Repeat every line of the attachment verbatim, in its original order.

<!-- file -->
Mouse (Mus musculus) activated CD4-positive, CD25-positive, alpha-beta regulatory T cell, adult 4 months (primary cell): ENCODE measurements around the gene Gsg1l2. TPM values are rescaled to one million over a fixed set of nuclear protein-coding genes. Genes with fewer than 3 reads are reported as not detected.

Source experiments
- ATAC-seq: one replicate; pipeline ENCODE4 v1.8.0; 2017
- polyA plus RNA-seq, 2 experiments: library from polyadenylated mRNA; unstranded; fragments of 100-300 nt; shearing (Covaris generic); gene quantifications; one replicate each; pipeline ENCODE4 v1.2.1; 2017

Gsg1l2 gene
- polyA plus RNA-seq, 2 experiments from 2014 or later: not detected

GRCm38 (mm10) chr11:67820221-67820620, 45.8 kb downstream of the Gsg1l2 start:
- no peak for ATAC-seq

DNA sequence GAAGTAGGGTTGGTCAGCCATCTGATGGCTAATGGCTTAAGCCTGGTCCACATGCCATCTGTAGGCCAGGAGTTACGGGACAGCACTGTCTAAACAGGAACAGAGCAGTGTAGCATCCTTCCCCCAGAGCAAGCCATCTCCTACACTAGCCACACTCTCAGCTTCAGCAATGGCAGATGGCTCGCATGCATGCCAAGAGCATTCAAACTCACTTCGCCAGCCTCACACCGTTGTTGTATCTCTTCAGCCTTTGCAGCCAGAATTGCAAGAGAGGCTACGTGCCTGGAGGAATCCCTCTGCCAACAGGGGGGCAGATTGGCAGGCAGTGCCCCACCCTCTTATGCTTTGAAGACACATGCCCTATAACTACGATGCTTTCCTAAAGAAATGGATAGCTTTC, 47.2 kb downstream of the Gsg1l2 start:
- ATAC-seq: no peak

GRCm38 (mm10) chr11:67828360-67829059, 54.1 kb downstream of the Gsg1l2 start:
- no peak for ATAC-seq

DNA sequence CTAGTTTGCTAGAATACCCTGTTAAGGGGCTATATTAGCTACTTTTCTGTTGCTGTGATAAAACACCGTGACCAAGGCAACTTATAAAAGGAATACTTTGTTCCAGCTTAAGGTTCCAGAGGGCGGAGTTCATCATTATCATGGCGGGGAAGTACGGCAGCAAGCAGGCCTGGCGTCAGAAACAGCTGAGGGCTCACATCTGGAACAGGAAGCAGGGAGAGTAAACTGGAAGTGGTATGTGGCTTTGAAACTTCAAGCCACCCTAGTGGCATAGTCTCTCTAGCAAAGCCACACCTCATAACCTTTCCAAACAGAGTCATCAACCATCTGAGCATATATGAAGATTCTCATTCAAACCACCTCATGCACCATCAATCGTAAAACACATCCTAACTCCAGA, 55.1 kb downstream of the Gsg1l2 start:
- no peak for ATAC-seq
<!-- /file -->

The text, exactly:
Mouse (Mus musculus) activated CD4-positive, CD25-positive, alpha-beta regulatory T cell, adult 4 months (primary cell): ENCODE measurements around the gene Gsg1l2. TPM values are rescaled to one million over a fixed set of nuclear protein-coding genes. Genes with fewer than 3 reads are reported as not detected.

Source experiments
- ATAC-seq: one replicate; pipeline ENCODE4 v1.8.0; 2017
- polyA plus RNA-seq, 2 experiments: library from polyadenylated mRNA; unstranded; fragments of 100-300 nt; shearing (Covaris generic); gene quantifications; one replicate each; pipeline ENCODE4 v1.2.1; 2017

Gsg1l2 gene
- polyA plus RNA-seq, 2 experiments from 2014 or later: not detected

GRCm38 (mm10) chr11:67820221-67820620, 45.8 kb downstream of the Gsg1l2 start:
- no peak for ATAC-seq

DNA sequence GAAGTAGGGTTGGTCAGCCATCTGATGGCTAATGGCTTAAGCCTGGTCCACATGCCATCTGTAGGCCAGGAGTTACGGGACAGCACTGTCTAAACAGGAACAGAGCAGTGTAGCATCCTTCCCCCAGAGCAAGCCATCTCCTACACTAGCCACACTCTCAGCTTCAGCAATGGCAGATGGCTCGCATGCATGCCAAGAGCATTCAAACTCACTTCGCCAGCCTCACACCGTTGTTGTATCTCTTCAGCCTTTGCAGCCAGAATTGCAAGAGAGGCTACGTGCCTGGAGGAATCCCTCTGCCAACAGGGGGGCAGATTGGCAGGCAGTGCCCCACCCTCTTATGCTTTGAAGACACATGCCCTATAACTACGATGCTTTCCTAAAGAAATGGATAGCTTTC, 47.2 kb downstream of the Gsg1l2 start:
- ATAC-seq: no peak

GRCm38 (mm10) chr11:67828360-67829059, 54.1 kb downstream of the Gsg1l2 start:
- no peak for ATAC-seq

DNA sequence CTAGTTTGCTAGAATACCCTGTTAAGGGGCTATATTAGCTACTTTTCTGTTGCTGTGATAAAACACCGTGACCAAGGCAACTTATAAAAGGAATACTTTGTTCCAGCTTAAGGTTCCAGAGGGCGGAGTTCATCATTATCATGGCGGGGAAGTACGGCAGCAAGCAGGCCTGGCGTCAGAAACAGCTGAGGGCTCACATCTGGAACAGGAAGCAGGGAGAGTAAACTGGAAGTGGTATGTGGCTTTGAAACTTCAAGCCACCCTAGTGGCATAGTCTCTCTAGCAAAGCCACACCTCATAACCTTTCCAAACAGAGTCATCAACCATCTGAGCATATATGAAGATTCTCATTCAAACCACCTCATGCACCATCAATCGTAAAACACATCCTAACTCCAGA, 55.1 kb downstream of the Gsg1l2 start:
- no peak for ATAC-seq